Onion – Allium Cepa

In Kenya, the onion (Allium cepa) is a significant vegetable crop and is highly popular among consumers. It is cultivated in various settings, including large and small-scale farms, greenhouses, and open gardens.

Onions are versatile and can be enjoyed in multiple ways. They can be cooked and served as a delicious food, consumed raw, or utilized in the preparation of pickles.


Kenya boasts a diverse range of onion varieties, encompassing both hybrid and local types.

Hybrid varieties Local varieties
Red Coach F1 

Malbec F1

Red Pinnoy F1

Jambar F1

Neptune F1

Red Passion F1

Rasta F1

Red Connet F1

Red Creole 

Red Bombay

Texas Grano

Ecological Requirements

Onions have the ability to thrive in a wide range of ecological conditions, whether it be in greenhouses or open fields.

Soil: Onions prefer well-drained and fertile soil with an ideal pH range of 6.0 to 7.5. They are particularly sensitive to highly alkaline soils, so it is important to avoid such conditions. Additionally, it is beneficial for the soil to be free from weeds.

Rainfall: Onions can flourish in areas with an annual rainfall between 650-800mm. However, to maintain consistent moisture levels, irrigation should be implemented.

Temperature: The optimal temperature for onion growth and development varies across different stages. For vegetative and bulb formation stages, temperatures between 13-24 and 18-26 degrees Celsius are desirable. During the seeding stage, an optimum temperature of 20-25 degrees Celsius is recommended.

Altitude: Onions can thrive at altitudes up to 2500 meters above sea level (ASL).


The primary method of propagating onions is through seeds, which are initially sown and nurtured in a seedbed.

Raising seedlings

Here is a rephrased version of the procedure:

  1. Select a location where no crops from the onion family have been grown for a minimum of 2 years.
  2. Create raised beds that are 1 meter wide.
  3. Apply a soil treatment mixture consisting of 10g of LOYALTY 700WDG, 100g of PYRAMID 700WP, and 20ml of OPTIMIZER in 20 liters of water. This solution helps eliminate soil pests and diseases, breaks seed dormancy, and promotes uniform seed germination.
  4. Create shallow furrows in the prepared soil.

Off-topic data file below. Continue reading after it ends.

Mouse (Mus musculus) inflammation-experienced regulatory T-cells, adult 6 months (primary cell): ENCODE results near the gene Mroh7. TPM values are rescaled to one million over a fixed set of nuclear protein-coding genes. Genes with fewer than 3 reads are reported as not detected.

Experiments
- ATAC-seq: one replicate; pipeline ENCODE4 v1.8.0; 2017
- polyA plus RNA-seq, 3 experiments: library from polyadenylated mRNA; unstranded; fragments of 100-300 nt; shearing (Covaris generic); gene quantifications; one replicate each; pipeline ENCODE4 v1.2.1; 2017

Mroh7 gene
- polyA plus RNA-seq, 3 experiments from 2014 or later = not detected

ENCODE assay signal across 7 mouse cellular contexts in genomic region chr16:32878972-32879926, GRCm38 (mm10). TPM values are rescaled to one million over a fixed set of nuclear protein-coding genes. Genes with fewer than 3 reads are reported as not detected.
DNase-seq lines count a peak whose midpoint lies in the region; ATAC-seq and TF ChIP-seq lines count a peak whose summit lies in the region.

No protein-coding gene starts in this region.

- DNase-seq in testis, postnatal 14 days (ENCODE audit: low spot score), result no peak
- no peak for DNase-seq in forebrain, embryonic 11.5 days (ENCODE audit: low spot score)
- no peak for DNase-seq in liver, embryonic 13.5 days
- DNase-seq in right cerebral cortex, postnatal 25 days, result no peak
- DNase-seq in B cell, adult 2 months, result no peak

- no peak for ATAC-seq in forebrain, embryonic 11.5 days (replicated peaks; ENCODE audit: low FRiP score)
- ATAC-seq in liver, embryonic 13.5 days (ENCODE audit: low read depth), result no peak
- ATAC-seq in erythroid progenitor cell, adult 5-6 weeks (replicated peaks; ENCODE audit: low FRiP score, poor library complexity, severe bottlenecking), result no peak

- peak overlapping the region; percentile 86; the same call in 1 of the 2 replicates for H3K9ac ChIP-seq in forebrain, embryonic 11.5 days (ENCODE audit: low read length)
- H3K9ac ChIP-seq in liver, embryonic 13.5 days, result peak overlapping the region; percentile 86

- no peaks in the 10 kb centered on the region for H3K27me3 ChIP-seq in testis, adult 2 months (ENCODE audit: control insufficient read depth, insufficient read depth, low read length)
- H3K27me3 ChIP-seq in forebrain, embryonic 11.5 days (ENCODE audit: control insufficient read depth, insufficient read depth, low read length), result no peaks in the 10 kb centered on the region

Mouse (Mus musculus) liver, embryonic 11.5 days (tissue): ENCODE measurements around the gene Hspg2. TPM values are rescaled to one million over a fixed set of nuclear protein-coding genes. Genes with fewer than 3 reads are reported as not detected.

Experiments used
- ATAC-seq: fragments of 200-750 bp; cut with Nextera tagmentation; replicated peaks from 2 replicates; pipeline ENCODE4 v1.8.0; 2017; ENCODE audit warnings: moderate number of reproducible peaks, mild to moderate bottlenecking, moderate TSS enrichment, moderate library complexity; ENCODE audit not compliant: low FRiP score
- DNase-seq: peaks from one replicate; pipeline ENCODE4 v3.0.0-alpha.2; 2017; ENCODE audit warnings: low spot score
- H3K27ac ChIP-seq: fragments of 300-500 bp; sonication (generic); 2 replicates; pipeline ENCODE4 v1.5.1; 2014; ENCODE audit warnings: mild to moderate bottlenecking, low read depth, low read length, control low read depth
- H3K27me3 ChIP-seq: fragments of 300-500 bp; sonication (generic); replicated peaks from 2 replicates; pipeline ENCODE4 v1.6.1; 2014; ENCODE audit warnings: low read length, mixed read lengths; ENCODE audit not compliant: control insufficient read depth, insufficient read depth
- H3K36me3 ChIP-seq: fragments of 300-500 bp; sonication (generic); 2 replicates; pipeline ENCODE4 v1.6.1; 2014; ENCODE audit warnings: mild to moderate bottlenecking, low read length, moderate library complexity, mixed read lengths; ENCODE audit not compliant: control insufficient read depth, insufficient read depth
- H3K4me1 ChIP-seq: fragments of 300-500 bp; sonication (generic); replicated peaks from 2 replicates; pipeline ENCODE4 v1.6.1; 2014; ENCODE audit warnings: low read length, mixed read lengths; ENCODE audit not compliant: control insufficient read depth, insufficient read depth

5. Sow the onion seeds and lightly cover them with soil.
  6. Apply mulch to the bed and provide adequate watering.
  7. Seeds will typically germinate within 7-10 days after sowing.
  8. Once germination occurs, remove the mulch from the bed.


The seedlings reach a suitable stage for transplanting approximately 6-8 weeks after sowing. At this point, the majority of seedlings will have necks resembling the size of a pencil, measuring around 65-80mm in diameter. They will be 14-30cm tall and possess 4 to 5 leaves.

For the transplantation process, it is recommended to carry it out either early in the morning, between 6-10 am, or in the late evening, from 4-6 pm.

Before commencing with the transplanting, it is essential to thoroughly water the nursery bed until it reaches a state of saturation. This step helps prevent damage to the delicate seedlings.

To minimize transplanting shock, it is advisable to spray the seedlings with a solution of 10ml of OPTIMIZER per 20 liters of water.

The seedlings are carefully pulled from the moist nursery bed and promptly transplanted into the main field. It is recommended to space the seedlings at an interval of 8 by 10 centimeters.

Pest & Disease Management


  1. Cutworms: These are caterpillars that reside in the soil and pose a threat to young seedlings and transplants by cutting and consuming their stems. If left uncontrolled, severe infestations can result in complete crop loss.

Solution: Apply a soil drench of either 60ml of PROFILE 440EC or 20ml of PENTAGON 50EC per 20 liters of water.